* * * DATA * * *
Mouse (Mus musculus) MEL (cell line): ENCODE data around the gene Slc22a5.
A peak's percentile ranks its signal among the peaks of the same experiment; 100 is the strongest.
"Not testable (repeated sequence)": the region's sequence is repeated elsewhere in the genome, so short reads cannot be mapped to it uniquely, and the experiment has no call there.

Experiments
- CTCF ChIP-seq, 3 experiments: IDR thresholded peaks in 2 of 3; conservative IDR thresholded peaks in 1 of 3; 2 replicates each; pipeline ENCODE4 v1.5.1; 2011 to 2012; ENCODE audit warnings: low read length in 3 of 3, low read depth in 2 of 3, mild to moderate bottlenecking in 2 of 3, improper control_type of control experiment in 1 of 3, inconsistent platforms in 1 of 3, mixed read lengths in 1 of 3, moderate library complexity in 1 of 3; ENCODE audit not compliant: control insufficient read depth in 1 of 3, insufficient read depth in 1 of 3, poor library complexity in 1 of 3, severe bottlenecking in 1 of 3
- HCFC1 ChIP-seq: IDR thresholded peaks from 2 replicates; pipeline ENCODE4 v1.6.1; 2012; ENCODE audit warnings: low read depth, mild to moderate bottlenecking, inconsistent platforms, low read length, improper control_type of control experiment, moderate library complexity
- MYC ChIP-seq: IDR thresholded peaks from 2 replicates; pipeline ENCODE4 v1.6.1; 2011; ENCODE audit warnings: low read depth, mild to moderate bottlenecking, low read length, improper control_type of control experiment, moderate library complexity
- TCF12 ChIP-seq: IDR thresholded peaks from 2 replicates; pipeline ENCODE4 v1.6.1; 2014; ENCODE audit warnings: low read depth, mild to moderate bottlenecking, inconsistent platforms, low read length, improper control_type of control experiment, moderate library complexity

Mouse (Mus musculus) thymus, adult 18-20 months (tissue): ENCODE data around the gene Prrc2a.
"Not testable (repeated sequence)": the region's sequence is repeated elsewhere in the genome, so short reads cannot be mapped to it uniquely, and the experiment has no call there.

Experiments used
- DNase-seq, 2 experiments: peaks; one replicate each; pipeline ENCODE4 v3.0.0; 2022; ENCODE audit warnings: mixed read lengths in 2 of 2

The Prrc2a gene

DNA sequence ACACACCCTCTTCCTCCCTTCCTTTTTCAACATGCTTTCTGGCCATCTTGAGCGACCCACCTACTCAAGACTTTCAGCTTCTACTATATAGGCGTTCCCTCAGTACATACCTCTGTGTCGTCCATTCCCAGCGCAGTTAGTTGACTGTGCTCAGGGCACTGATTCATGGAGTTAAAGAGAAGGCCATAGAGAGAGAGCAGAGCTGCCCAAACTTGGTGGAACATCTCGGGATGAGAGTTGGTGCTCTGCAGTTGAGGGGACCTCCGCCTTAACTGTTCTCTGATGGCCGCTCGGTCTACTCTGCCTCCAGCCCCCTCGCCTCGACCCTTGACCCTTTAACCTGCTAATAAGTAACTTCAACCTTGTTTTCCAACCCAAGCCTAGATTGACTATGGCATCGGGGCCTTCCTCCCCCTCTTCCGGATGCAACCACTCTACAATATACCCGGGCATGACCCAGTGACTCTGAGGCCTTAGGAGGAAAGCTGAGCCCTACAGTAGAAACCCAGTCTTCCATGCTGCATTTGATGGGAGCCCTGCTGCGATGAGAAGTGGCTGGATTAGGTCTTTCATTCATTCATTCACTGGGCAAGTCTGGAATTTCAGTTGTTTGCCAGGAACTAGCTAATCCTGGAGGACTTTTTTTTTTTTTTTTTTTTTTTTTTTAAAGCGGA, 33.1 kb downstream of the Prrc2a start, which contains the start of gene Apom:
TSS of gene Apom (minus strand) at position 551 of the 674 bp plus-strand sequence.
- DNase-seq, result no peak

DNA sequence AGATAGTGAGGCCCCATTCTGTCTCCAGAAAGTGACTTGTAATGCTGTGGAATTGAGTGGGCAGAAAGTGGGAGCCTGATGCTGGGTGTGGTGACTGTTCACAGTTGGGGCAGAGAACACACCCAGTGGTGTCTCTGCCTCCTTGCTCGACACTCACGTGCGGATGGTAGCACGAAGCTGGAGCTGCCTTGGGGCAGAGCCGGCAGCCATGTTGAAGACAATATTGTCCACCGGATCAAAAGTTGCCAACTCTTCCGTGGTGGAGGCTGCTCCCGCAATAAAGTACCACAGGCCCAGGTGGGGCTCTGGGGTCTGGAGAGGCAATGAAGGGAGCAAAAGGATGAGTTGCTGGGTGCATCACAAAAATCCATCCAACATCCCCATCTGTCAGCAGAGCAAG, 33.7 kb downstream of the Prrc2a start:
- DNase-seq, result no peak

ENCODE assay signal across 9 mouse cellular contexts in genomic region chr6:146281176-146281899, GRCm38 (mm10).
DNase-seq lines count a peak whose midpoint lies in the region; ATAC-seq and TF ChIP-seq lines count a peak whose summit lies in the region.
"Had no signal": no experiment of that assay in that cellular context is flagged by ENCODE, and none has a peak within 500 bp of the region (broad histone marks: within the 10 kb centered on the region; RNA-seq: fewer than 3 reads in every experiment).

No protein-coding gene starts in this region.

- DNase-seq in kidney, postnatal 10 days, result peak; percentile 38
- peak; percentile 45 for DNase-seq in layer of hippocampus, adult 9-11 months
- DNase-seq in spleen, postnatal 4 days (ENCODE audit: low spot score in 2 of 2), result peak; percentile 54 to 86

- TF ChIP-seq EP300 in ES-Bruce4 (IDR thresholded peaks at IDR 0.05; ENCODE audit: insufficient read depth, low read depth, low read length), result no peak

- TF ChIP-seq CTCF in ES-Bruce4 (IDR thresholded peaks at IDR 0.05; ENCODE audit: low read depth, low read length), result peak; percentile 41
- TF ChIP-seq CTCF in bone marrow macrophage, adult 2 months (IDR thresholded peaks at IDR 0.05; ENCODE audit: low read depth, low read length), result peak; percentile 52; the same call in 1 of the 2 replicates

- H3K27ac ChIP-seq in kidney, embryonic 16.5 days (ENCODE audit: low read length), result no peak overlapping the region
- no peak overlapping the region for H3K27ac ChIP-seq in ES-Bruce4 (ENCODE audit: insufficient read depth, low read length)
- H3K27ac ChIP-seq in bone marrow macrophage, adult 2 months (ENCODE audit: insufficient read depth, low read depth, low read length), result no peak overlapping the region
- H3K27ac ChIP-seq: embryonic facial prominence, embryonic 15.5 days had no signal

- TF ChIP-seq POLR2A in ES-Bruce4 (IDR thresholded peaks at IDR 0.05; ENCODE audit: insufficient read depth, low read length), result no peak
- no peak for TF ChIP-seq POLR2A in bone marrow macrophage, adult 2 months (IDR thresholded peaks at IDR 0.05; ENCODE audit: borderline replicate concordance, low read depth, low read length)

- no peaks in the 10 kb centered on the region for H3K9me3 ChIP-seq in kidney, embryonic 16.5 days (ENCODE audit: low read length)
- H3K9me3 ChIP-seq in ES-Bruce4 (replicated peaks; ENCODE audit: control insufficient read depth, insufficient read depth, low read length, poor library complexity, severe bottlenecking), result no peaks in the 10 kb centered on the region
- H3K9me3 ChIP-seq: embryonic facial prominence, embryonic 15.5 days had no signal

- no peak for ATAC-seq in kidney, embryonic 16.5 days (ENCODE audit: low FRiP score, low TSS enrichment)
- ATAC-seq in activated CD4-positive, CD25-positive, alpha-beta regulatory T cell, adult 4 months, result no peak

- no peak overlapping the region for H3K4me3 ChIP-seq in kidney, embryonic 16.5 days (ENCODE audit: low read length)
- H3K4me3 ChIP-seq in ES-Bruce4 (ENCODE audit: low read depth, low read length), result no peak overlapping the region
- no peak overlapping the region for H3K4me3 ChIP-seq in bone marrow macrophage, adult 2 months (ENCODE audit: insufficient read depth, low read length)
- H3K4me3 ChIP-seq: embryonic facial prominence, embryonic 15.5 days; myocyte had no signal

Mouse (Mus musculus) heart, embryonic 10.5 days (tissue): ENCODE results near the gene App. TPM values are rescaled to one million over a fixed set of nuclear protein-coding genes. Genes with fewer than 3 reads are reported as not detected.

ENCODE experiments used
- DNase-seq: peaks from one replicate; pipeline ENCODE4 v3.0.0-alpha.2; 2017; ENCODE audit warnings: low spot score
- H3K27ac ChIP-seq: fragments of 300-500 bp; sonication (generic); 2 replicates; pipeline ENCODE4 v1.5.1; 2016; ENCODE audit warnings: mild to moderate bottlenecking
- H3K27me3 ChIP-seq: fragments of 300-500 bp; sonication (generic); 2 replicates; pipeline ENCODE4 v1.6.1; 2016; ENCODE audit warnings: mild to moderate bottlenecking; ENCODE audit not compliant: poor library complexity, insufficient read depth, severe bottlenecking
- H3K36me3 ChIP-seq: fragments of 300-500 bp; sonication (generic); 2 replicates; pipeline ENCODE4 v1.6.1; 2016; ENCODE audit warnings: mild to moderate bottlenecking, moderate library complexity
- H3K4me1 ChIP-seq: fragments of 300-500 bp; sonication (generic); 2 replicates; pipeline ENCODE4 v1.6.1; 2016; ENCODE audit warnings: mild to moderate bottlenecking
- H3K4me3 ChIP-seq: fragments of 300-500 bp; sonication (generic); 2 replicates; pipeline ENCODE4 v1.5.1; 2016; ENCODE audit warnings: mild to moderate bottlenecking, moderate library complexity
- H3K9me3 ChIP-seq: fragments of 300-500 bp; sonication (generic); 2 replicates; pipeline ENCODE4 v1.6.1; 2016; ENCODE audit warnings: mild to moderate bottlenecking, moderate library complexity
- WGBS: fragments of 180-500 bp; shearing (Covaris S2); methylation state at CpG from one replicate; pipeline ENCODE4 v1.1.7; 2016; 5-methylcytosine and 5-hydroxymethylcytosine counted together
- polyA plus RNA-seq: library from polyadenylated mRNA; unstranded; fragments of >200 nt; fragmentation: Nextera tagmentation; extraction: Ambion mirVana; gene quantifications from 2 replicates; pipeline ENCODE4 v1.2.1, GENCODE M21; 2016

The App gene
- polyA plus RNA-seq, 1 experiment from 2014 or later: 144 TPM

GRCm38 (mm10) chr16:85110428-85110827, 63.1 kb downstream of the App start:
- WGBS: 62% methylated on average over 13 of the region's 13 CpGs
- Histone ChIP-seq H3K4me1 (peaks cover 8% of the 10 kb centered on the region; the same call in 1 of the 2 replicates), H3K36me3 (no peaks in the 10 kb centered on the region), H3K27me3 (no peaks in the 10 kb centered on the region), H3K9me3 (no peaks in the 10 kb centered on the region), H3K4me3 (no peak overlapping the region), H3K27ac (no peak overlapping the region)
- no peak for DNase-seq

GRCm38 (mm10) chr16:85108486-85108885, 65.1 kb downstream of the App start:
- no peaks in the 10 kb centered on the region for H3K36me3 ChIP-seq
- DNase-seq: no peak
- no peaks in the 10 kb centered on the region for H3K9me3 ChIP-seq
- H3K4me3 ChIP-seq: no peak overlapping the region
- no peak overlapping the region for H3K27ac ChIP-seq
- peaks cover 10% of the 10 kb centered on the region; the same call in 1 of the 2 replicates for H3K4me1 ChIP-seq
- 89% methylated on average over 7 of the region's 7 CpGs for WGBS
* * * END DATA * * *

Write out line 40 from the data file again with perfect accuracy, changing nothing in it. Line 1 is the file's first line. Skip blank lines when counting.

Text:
- no peak overlapping the region for H3K4me3 ChIP-seq in kidney, embryonic 16.5 days (ENCODE audit: low read length)